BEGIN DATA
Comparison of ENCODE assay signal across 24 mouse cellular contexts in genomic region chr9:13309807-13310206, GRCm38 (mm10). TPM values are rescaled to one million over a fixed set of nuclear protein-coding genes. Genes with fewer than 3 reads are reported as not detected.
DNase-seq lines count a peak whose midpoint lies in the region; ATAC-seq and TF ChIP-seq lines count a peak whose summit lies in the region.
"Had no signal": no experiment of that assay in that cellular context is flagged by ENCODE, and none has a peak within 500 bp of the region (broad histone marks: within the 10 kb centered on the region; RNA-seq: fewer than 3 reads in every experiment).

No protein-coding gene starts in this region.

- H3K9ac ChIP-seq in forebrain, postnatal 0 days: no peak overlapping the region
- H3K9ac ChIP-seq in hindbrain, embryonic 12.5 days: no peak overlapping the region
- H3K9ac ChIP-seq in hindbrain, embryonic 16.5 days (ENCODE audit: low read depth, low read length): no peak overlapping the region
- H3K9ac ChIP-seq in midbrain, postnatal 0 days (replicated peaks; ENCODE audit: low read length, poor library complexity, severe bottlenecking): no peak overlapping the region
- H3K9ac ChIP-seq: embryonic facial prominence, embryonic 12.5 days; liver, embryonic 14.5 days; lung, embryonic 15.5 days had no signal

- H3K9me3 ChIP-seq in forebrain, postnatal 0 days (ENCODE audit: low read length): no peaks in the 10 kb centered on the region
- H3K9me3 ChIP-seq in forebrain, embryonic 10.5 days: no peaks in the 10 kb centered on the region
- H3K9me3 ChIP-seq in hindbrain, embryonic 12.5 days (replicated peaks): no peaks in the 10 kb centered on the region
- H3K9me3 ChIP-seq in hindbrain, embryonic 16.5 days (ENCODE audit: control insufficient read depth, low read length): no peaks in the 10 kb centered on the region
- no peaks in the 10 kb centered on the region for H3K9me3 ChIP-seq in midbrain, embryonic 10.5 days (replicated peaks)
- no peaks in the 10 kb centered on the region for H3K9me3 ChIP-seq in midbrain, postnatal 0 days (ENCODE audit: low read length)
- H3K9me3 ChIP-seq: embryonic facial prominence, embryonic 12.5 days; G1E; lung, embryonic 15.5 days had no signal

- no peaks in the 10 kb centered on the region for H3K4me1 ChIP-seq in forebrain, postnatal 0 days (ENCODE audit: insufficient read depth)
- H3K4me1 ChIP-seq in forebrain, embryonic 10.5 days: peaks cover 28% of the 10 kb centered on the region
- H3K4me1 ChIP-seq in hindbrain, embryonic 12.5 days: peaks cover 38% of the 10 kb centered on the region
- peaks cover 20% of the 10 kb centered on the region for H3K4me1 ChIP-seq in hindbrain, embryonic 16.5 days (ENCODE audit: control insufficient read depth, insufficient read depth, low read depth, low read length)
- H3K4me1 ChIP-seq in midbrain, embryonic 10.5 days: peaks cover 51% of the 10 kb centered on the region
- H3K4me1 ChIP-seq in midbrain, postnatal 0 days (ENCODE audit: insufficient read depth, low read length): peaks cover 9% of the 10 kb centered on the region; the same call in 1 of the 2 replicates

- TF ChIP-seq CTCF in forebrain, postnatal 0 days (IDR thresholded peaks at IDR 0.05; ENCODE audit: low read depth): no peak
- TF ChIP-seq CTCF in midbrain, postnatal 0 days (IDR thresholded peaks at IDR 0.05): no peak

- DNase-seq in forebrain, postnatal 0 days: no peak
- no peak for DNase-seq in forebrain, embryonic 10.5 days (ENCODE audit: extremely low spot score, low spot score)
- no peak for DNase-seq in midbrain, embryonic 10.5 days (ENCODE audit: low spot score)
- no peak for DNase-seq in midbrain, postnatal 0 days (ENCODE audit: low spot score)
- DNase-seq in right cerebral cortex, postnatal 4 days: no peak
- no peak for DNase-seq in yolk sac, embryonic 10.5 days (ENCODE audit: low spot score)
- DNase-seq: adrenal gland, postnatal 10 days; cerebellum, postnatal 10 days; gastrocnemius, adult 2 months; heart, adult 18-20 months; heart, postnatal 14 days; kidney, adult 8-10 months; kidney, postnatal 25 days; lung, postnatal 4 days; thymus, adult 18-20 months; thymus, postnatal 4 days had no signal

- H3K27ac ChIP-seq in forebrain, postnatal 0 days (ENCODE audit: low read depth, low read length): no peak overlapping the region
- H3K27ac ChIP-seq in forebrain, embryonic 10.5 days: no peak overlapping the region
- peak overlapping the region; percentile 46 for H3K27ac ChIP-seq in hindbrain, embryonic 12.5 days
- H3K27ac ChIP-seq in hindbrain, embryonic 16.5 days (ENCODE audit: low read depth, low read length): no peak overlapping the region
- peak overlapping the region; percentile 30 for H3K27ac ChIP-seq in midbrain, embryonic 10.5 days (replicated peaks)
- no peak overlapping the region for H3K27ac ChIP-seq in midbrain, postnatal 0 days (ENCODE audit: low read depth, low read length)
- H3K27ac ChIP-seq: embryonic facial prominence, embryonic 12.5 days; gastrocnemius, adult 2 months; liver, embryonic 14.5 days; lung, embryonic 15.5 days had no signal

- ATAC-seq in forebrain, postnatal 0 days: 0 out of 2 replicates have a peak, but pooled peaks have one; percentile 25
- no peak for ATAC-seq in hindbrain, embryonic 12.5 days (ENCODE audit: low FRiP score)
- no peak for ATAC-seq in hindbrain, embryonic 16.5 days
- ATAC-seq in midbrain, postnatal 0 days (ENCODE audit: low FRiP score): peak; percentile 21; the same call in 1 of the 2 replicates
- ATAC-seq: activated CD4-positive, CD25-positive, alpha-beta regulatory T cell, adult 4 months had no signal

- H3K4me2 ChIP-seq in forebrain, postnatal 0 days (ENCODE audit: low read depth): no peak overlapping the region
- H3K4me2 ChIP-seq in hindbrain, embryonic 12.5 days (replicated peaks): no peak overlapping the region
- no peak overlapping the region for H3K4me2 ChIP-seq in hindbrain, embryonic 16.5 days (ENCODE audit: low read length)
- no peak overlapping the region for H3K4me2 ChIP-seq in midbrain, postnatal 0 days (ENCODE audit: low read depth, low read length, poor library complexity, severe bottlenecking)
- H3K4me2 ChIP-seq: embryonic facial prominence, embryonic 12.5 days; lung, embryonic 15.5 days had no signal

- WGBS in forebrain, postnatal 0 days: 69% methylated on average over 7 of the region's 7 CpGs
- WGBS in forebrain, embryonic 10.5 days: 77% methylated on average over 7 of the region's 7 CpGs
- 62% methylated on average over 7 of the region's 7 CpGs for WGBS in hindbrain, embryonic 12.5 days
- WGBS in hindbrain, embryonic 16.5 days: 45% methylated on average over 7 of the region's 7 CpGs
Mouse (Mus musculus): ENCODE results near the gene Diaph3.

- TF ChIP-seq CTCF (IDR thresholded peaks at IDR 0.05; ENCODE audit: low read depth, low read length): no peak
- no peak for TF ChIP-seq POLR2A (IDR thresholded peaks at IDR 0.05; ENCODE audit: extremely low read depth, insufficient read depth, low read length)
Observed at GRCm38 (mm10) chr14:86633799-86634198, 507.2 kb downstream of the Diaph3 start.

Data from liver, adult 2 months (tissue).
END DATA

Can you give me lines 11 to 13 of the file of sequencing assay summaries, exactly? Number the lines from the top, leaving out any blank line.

- H3K9me3 ChIP-seq in forebrain, embryonic 10.5 days: no peaks in the 10 kb centered on the region
- H3K9me3 ChIP-seq in hindbrain, embryonic 12.5 days (replicated peaks): no peaks in the 10 kb centered on the region
- H3K9me3 ChIP-seq in hindbrain, embryonic 16.5 days (ENCODE audit: control insufficient read depth, low read length): no peaks in the 10 kb centered on the region